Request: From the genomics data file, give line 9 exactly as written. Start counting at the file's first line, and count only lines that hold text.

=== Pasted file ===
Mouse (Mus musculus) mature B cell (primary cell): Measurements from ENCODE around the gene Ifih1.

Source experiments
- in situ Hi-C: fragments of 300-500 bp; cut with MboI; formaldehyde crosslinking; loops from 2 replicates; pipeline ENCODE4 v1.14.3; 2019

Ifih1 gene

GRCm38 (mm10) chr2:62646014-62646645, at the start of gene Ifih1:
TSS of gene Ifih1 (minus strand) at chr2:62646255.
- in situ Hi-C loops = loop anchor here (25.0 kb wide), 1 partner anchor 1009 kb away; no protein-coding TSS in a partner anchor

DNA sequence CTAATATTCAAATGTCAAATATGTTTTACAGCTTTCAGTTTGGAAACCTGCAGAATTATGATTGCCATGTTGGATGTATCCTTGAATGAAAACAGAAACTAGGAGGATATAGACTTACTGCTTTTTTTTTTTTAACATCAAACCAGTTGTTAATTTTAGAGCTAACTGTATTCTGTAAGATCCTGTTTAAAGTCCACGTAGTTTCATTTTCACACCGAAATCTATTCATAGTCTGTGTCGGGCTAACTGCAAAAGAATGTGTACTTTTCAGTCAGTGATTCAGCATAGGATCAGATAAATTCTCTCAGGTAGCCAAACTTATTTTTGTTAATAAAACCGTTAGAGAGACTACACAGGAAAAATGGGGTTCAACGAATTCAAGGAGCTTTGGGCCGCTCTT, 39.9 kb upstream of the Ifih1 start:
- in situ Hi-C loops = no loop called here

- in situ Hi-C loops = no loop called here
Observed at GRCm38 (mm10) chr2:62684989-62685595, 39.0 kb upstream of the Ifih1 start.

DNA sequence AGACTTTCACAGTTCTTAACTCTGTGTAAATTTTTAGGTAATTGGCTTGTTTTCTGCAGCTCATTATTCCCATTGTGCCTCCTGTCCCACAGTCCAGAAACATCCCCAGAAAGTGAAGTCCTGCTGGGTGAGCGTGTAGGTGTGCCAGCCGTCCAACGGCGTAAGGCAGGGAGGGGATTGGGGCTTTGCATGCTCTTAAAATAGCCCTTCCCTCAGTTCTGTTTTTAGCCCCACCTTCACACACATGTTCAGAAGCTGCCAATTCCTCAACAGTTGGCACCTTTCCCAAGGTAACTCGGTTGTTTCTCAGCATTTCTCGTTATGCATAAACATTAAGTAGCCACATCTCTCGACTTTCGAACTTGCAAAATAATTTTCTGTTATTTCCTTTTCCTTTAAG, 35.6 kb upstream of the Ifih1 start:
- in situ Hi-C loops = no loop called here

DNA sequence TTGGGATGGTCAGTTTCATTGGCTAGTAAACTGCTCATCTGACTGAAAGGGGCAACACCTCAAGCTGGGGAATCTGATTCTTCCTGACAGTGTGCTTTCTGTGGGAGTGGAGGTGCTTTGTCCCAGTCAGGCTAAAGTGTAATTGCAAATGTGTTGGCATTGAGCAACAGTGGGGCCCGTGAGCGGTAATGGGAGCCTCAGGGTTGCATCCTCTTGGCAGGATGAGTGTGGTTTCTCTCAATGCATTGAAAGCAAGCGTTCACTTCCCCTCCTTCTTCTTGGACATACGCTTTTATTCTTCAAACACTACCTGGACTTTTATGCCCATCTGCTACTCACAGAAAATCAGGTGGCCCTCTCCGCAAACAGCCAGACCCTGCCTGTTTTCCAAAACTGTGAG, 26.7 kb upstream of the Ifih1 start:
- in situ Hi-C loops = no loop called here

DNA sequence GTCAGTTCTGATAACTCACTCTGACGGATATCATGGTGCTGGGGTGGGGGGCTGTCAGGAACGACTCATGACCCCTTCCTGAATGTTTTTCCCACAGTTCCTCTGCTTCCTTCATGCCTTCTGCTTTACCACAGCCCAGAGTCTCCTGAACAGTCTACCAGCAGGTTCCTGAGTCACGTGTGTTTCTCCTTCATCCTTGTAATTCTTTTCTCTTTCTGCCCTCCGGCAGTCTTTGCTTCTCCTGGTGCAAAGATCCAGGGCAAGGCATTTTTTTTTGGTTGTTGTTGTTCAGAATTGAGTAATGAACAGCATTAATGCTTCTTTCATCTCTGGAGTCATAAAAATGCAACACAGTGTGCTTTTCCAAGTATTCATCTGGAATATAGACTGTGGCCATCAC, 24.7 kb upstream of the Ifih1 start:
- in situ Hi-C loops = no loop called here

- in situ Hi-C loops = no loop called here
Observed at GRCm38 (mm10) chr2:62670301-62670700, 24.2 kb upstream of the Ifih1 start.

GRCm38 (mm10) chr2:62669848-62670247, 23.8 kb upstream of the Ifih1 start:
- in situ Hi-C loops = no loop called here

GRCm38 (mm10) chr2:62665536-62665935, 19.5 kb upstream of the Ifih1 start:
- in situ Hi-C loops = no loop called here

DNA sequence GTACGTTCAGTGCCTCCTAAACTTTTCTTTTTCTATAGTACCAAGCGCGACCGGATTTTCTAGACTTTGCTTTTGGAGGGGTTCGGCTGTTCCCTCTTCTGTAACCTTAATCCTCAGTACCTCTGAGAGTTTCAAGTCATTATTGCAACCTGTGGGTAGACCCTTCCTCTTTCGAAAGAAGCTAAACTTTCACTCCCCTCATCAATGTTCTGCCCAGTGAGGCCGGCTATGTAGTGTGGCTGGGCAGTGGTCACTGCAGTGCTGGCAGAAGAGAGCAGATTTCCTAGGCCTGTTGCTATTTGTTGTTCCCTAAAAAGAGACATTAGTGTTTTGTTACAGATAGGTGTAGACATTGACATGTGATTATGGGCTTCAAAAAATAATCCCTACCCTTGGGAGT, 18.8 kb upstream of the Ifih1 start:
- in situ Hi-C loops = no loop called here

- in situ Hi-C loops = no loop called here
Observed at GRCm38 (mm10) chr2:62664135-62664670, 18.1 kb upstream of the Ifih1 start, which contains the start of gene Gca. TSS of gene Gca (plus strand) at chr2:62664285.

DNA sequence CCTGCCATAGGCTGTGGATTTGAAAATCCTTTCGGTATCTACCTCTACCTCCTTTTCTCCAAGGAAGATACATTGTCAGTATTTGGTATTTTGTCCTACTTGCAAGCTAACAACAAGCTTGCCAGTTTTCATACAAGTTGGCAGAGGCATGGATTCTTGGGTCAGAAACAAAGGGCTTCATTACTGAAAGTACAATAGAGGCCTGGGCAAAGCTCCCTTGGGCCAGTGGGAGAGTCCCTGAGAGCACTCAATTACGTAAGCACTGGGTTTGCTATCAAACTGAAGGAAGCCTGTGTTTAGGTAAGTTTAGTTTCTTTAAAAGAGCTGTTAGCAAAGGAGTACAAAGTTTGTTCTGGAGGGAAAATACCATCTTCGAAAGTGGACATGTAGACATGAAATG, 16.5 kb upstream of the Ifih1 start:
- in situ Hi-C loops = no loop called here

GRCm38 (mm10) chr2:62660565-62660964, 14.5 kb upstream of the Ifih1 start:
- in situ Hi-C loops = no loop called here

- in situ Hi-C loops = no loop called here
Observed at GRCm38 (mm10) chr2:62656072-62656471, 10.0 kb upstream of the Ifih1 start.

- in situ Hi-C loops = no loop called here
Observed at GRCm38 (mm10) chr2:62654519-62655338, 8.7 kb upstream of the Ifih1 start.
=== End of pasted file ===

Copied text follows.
- in situ Hi-C loops = no loop called here